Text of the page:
November 04, 2021

Interpretive Summary: Short term health impacts of feeding cats black soldier fly larvae meal

Interpretive Summary: Short term health impacts of feeding cats black soldier fly larvae meal

By: Anne Kamiya, MS

There is currently great potential for including black soldier fly larvae meal (BSFLM, Hermetia illucens) in companion animal feed. Although high in protein and nutrient rich, the health impacts of including BSFLM in companion animal feed are largely unknown. In this recent Journal of Animal Science Study, researchers evaluated the short-term health impacts of feeding cats BSFLM feed.  

A total of eight male cats in good health were fed a commercial diet that was slowly transitioned over to the experimental BSFLM feed (containing 4% BSFLM) over a period of 6 days. Cats were fed meals twice daily. At the end of the 6-day transition period, all cats were eating the experimental BSFLM diet and remained on it for a total of 21 days.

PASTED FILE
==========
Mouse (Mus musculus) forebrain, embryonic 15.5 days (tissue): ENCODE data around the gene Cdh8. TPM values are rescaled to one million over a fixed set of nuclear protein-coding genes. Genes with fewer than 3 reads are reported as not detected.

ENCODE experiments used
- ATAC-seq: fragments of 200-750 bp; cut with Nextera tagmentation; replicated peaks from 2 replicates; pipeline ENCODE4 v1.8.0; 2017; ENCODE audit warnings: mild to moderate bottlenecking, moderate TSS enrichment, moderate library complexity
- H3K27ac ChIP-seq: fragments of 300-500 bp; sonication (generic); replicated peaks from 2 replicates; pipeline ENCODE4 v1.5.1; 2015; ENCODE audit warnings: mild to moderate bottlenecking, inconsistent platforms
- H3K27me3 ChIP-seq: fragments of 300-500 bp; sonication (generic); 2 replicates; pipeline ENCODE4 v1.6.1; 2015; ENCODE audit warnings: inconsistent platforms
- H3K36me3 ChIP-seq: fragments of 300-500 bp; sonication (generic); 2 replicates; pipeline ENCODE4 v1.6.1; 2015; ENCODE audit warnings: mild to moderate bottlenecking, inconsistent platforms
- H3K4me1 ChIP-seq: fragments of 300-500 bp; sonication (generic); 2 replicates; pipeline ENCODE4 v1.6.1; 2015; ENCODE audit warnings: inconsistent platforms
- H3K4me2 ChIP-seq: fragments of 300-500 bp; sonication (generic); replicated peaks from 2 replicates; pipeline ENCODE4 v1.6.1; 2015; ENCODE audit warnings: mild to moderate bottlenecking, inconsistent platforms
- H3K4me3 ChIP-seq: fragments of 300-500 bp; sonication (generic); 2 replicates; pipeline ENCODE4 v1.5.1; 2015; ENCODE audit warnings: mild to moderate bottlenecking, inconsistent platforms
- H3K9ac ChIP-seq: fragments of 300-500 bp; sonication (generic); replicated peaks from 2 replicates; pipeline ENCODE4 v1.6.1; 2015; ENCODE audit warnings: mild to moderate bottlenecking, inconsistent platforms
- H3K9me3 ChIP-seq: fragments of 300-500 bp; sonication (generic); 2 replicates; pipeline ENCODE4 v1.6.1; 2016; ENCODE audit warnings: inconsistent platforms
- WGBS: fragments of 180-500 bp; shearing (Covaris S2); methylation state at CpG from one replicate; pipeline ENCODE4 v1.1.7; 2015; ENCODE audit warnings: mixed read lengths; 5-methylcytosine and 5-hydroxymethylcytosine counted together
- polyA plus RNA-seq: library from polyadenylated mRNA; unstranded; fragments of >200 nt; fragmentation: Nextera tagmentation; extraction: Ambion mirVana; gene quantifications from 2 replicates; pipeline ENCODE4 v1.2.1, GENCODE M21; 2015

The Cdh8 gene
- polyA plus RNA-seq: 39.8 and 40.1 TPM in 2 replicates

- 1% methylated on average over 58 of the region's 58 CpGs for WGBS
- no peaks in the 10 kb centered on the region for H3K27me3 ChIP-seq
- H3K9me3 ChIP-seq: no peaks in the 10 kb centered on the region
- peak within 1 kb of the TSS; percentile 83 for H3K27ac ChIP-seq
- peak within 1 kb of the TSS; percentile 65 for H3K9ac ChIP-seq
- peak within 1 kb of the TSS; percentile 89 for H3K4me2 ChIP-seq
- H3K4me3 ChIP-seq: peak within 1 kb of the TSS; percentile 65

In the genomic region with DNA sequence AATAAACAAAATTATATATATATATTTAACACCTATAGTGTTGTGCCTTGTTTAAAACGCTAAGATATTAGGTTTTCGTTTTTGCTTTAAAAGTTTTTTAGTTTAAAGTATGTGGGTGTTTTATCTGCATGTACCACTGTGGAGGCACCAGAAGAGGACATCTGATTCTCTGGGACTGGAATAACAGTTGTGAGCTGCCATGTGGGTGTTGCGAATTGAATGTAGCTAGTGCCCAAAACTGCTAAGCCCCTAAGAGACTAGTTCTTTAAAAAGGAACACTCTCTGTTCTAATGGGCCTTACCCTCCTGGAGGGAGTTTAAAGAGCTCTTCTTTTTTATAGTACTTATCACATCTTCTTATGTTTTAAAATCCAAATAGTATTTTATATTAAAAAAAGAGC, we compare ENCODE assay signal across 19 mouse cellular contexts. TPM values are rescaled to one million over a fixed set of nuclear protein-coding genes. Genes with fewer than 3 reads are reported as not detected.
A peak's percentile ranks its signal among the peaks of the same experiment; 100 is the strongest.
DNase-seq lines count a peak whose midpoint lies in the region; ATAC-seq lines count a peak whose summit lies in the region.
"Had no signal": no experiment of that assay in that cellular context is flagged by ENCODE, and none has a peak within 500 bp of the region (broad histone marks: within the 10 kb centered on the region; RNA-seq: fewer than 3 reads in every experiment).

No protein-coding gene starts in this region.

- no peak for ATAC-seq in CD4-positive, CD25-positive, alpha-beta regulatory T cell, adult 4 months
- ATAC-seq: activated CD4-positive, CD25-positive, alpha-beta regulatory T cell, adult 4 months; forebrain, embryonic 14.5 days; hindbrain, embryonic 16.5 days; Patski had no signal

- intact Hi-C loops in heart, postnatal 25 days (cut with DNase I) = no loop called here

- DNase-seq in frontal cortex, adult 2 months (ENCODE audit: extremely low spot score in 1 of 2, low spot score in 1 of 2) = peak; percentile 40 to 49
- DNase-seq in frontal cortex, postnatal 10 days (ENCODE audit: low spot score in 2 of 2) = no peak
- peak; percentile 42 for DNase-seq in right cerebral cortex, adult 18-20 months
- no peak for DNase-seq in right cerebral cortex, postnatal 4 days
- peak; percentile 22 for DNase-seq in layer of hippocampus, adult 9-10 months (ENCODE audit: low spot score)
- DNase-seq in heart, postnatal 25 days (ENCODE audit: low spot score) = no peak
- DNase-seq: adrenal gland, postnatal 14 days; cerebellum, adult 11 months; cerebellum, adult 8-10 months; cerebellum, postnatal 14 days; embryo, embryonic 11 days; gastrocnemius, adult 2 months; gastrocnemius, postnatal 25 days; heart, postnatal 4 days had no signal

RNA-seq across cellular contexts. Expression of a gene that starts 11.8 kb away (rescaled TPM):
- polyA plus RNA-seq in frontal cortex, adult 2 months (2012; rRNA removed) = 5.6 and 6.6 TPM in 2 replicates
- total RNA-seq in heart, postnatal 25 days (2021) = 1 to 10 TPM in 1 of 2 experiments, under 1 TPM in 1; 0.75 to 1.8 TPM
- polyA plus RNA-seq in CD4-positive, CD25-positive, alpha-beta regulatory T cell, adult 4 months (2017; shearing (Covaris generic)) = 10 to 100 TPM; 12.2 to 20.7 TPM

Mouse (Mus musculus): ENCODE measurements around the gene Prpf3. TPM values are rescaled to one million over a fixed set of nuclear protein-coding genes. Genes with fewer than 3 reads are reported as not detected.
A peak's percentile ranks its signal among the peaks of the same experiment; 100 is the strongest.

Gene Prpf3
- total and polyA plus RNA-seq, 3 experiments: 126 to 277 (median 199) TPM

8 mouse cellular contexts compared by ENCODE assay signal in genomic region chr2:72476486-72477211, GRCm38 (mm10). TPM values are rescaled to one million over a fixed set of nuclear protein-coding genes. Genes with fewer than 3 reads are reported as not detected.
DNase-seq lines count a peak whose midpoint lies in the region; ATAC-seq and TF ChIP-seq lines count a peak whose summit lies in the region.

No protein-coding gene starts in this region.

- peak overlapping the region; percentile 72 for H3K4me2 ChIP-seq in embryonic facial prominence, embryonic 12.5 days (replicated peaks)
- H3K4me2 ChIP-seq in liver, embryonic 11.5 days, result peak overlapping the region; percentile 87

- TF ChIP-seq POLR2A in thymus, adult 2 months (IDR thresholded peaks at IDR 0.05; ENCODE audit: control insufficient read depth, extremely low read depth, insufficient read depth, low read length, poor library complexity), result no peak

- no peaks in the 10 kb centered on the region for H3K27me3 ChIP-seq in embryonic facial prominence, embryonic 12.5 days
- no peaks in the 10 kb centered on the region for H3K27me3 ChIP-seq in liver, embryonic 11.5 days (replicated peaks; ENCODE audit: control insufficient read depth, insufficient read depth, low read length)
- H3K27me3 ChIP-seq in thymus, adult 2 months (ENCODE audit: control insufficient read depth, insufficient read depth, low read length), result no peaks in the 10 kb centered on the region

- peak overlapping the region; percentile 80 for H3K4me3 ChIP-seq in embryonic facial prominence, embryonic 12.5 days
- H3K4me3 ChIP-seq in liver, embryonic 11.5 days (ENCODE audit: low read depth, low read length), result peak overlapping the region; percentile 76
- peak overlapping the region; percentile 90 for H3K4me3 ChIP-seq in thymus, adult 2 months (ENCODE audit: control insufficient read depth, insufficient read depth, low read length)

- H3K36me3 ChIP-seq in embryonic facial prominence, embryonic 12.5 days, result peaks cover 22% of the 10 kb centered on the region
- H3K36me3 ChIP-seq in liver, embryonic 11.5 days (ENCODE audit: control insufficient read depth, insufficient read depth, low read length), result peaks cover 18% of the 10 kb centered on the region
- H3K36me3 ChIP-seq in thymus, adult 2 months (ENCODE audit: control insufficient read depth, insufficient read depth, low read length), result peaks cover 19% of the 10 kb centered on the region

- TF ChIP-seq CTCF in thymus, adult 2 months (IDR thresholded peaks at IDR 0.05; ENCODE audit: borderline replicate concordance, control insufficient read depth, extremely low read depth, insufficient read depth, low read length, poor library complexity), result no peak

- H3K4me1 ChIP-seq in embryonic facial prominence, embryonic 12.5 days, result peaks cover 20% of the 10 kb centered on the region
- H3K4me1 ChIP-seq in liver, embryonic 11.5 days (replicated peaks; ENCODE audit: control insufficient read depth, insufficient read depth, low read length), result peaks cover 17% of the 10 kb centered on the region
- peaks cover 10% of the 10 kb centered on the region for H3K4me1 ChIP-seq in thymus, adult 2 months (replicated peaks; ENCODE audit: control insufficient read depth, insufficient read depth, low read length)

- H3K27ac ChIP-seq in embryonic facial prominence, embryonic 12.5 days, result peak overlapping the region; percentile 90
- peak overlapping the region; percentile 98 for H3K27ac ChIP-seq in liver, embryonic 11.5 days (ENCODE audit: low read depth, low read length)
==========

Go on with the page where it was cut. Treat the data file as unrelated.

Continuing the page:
Results indicated that complete blood count and serum biochemistry were statistically unchanged from their initial values, before the cats started the experimental BSFLM diet. Some minor changes in other bloodwork parameters such as alanine aminotransferase, potassium, sodium and mean corpuscular hemoglobin were noted, but the authors attributed these changes to potential differences in the macronutrient compositions between the two diets. 

Overall, this small, preliminary study does support the possibility that BSFLM could be a viable protein alternative and supplemental feed ingredient for companion animals. It warrants further testing into the safety and value of feeding companion animals BSFLM feed. Further studies into the long-term impacts of feeding cats, or other companion animals, such as dogs, BSFLM supplemented feed is another area for potential future study. 

The original article, Short communication: the effects of a semi-synthetic diet with inclusion of black soldier fly larvae meal on health parameters of healthy adult cats, will soon be viewable in the Journal of Animal Science.